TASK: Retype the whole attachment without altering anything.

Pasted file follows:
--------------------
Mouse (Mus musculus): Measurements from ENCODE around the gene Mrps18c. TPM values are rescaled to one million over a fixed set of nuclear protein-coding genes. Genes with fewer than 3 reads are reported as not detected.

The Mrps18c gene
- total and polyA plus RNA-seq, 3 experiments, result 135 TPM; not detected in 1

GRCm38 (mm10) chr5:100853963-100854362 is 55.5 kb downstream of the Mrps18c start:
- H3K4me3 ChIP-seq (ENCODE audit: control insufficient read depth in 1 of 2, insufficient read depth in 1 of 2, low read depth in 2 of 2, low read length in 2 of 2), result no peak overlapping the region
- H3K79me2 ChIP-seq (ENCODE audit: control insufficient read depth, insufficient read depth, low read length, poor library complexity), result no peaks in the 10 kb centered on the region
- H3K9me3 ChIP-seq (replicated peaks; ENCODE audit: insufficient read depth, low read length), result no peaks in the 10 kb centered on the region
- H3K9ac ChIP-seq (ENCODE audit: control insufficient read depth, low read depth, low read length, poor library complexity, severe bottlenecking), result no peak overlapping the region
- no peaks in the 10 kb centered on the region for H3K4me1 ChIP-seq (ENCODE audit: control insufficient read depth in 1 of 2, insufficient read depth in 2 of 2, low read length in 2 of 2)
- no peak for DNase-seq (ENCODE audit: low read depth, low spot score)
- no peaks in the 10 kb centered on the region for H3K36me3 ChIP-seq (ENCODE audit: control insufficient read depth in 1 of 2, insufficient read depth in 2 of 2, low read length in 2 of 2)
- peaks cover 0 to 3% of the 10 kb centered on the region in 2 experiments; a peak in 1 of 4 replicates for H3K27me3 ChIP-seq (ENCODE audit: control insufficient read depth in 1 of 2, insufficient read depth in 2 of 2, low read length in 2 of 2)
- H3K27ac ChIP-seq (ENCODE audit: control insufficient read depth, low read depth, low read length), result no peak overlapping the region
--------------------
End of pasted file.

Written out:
Mouse (Mus musculus): Measurements from ENCODE around the gene Mrps18c. TPM values are rescaled to one million over a fixed set of nuclear protein-coding genes. Genes with fewer than 3 reads are reported as not detected.

The Mrps18c gene
- total and polyA plus RNA-seq, 3 experiments, result 135 TPM; not detected in 1

GRCm38 (mm10) chr5:100853963-100854362 is 55.5 kb downstream of the Mrps18c start:
- H3K4me3 ChIP-seq (ENCODE audit: control insufficient read depth in 1 of 2, insufficient read depth in 1 of 2, low read depth in 2 of 2, low read length in 2 of 2), result no peak overlapping the region
- H3K79me2 ChIP-seq (ENCODE audit: control insufficient read depth, insufficient read depth, low read length, poor library complexity), result no peaks in the 10 kb centered on the region
- H3K9me3 ChIP-seq (replicated peaks; ENCODE audit: insufficient read depth, low read length), result no peaks in the 10 kb centered on the region
- H3K9ac ChIP-seq (ENCODE audit: control insufficient read depth, low read depth, low read length, poor library complexity, severe bottlenecking), result no peak overlapping the region
- no peaks in the 10 kb centered on the region for H3K4me1 ChIP-seq (ENCODE audit: control insufficient read depth in 1 of 2, insufficient read depth in 2 of 2, low read length in 2 of 2)
- no peak for DNase-seq (ENCODE audit: low read depth, low spot score)
- no peaks in the 10 kb centered on the region for H3K36me3 ChIP-seq (ENCODE audit: control insufficient read depth in 1 of 2, insufficient read depth in 2 of 2, low read length in 2 of 2)
- peaks cover 0 to 3% of the 10 kb centered on the region in 2 experiments; a peak in 1 of 4 replicates for H3K27me3 ChIP-seq (ENCODE audit: control insufficient read depth in 1 of 2, insufficient read depth in 2 of 2, low read length in 2 of 2)
- H3K27ac ChIP-seq (ENCODE audit: control insufficient read depth, low read depth, low read length), result no peak overlapping the region